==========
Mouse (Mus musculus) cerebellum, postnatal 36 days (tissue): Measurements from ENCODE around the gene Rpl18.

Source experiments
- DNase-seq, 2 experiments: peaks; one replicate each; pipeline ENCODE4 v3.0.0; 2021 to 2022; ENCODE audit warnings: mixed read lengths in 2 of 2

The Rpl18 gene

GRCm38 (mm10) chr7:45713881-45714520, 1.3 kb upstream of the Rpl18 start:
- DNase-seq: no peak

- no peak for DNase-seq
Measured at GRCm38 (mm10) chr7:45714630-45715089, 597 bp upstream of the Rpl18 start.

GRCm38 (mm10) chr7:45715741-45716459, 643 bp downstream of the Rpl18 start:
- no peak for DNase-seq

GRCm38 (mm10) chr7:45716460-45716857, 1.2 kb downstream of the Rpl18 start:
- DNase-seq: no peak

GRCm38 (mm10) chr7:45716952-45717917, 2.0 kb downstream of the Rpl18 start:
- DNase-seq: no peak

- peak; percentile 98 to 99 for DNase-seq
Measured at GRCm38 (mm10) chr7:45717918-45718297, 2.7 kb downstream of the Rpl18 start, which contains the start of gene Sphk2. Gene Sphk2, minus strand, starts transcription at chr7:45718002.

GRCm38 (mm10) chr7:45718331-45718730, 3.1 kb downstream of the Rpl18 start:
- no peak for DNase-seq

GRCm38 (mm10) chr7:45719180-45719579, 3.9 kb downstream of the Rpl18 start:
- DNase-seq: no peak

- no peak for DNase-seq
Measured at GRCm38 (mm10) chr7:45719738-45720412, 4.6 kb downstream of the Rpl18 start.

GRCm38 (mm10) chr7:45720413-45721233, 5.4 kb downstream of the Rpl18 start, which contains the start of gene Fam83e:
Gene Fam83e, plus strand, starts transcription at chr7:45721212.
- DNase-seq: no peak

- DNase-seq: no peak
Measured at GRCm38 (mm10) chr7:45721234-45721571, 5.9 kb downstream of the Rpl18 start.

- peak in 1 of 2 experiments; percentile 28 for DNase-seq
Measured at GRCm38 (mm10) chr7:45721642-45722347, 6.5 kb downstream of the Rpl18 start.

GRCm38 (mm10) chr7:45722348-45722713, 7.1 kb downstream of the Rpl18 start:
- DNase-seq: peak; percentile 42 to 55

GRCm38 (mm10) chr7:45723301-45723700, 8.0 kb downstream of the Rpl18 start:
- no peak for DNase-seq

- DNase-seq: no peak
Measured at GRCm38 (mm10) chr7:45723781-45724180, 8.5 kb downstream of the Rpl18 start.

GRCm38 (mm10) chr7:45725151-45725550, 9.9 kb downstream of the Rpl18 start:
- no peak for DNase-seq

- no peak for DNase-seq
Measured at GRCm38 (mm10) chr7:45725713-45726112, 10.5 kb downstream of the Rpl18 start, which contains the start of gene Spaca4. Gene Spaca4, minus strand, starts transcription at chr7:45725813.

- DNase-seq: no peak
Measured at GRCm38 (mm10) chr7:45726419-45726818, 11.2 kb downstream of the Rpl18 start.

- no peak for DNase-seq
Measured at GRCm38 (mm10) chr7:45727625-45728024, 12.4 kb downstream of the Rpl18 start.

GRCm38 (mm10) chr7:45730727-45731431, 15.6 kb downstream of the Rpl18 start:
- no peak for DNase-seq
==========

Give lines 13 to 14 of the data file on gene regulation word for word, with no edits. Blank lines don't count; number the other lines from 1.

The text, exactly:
GRCm38 (mm10) chr7:45716952-45717917, 2.0 kb downstream of the Rpl18 start:
- DNase-seq: no peak